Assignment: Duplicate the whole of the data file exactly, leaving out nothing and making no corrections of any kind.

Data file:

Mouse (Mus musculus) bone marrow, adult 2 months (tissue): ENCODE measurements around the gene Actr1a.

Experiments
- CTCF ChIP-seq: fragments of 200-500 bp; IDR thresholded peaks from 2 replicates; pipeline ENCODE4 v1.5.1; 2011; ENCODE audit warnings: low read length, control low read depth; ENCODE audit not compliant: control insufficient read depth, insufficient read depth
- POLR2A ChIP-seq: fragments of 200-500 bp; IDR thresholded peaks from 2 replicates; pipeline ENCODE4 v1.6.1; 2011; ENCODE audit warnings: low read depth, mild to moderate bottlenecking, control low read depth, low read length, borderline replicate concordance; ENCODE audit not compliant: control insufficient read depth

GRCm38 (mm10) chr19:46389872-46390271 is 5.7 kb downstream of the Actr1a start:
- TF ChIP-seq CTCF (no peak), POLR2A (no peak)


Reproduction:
Mouse (Mus musculus) bone marrow, adult 2 months (tissue): ENCODE measurements around the gene Actr1a.

Experiments
- CTCF ChIP-seq: fragments of 200-500 bp; IDR thresholded peaks from 2 replicates; pipeline ENCODE4 v1.5.1; 2011; ENCODE audit warnings: low read length, control low read depth; ENCODE audit not compliant: control insufficient read depth, insufficient read depth
- POLR2A ChIP-seq: fragments of 200-500 bp; IDR thresholded peaks from 2 replicates; pipeline ENCODE4 v1.6.1; 2011; ENCODE audit warnings: low read depth, mild to moderate bottlenecking, control low read depth, low read length, borderline replicate concordance; ENCODE audit not compliant: control insufficient read depth

GRCm38 (mm10) chr19:46389872-46390271 is 5.7 kb downstream of the Actr1a start:
- TF ChIP-seq CTCF (no peak), POLR2A (no peak)